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John 9-10


Thodicy?  Don’t mind if I do.

Theodicy is the attempt to justify or vindicate the love and justice of God despite the presence of evil in the world.  The short answer, from a Biblical perspective, is because of sin.  It’s within this context that the disciples want to know if the blind man’s affliction is a result of his sin or his parents’ sin.

Modern readers will scoff at the question because it sounds so archaic and retributive.  It’s received the same way as Jerry Falwell or Pat Robertson claiming that Hurricane Katrina was divine punishment for cultural tolerance for promiscuity or that 9/11 was God’s answer to our banning prayer in schools.  There’s no consequential logic, only punitive logic; it thus seems crazy and spiteful. 

I don’t mean to suggest that the disciples weren’t mistaken in their understanding of the consequences of sin, but I do think that the fundamental principle of affliction being the result of sin is sound.  The disciples’ error is really one of scale.  They assume that the causal link can only extend to the blind man or his parents.  Ultimately, the causal link goes back to the Fall.  This is what Christians mean when we say that the presence of evil (pain, suffering, affliction, etc.) is because of sin.  Man’s decision to disobey God in the Garden and pursue equality with Him kicked off a chain reaction of sin and selfishness and short-sightedness that’s inherent in us all. 

Remember that sin means falling short of God’s standard.  Since man fell short, he was kicked out of the Garden into a fallen world, where God’s perfection is unattainable.  It’s in this imperfect environment that we get disasters and criminals and starvation and pain and evil and suffering and loneliness and…  It’s the truth to which the Greek mythos spoke in the story of Pandora’s box.  So why is this man blind?  Because of sin, not necessarily his sin or his parents’ sin, but because there is sin in the world.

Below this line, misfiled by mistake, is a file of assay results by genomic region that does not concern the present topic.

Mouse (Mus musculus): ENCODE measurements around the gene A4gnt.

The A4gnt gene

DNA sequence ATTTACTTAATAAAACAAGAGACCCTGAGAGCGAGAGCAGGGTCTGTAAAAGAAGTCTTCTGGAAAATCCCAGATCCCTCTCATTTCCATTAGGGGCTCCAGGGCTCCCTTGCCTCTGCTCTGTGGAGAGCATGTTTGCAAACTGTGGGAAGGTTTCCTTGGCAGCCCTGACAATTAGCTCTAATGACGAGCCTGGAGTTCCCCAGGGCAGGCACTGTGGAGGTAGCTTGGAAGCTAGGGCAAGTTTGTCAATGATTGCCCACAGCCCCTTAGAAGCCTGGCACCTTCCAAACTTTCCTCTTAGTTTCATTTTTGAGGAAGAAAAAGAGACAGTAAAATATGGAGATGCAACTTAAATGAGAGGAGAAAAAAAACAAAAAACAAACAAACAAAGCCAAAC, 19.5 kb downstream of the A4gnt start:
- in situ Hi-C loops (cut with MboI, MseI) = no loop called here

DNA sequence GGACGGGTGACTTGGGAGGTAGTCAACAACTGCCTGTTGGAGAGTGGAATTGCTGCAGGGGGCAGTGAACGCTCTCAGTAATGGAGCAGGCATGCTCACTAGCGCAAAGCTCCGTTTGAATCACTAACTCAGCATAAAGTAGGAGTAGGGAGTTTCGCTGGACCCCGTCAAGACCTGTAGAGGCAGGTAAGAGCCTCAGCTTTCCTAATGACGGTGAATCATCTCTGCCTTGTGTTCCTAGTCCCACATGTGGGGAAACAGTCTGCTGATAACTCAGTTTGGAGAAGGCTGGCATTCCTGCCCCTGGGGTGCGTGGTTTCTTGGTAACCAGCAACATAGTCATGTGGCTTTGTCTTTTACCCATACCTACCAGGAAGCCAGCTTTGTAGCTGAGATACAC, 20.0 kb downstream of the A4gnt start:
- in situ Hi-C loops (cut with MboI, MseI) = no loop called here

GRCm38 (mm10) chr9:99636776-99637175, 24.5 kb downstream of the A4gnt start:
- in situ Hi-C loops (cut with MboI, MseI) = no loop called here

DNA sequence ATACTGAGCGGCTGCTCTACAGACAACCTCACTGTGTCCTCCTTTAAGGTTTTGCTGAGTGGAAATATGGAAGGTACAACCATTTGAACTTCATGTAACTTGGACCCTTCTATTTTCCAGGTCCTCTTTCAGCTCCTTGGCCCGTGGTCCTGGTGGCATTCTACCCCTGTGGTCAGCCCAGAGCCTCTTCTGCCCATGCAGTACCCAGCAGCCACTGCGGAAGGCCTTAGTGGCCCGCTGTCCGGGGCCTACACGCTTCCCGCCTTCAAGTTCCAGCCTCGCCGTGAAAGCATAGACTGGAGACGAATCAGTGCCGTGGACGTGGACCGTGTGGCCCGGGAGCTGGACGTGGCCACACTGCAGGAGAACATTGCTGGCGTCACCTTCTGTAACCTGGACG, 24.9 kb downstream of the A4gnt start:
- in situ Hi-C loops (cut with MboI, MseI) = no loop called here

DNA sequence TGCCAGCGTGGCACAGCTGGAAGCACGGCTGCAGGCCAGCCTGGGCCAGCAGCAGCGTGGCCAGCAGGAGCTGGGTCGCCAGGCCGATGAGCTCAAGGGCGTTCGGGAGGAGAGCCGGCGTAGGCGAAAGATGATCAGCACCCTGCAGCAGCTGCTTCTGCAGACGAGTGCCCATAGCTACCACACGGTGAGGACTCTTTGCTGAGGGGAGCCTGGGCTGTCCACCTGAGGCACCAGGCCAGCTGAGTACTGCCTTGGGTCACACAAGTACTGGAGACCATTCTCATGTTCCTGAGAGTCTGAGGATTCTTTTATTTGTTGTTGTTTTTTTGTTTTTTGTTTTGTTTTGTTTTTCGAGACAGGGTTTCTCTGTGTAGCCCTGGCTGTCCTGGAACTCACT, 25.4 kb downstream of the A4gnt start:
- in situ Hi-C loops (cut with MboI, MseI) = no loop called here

If the discipled erred in scale, we err in confusing consequences with punishment.  To say that the man’s blindness is the result of sin does not necessarily mean that God got angry and and yanked away his sight.  It could mean that his parents engaged in activity that was unclean and damaged him in the womb.  Although Jesus specifies that it’s not the case for the blind man, this is how the causal link between sin and suffering can be valid even within the disciples’ scale. 

The troubling aspect for me is contained in 9:3, where Jesus says that the man was blind not because of his or his parents’ sin, ‘but that the works of God might be displayed in Him.’  This is where a determinist can implicate God in evil.  If I say, as I would have and probably did until relatively recently, that God’s plan is perfect, that this man is not entitled to sight, that what ultimately matters is the state of the man’s soul and not his eyes, that God may not have caused the blindness but merely allowed it so as to demonstrate the healing power of Jesus … if we say all these things, we can, technically, defend God’s justice.  But there’s no love.  It also suggests that Jesus’ sacrifice on the cross was not enough to save mankind but that it took His death plus this man’s sight in order to demonstrate the power of Christ to atone for the sins of man. 

As is becoming routine for these questions, I must admit that I don’t know how to take the second half of 9:3.  Paul, in Romans 5:20, explains the concept whereby more sin = more grace.  But he immediately follows it up with an answer to the logical follow-up question of whether we should sin more so that grace will abound: ‘By no means!’ or, as in a more colorful translation, ‘May it never be!’  Tellingly, the KJV translates this as, ‘God forbid!’  Paul says that God expressly forbids creating sin (evil, pain, suffering, etc.) to serve as a backdrop for grace.  If God forbids it, I can’t believe He would do it.

There’s a whole lot more to theodicy than the issues I’ve touched on here.  CS Lewis has what I understand is a good book on the topic but which I have not yet read.*  He also has a couple of great essays on God in the Dock that address this subject.  I’m sure we’ll encounter it as we continue (I may have to add a theodicy tag).  In the meanwhile, I welcome all thoughts and reactions.


*  CS Lewis, The Problem of Pain

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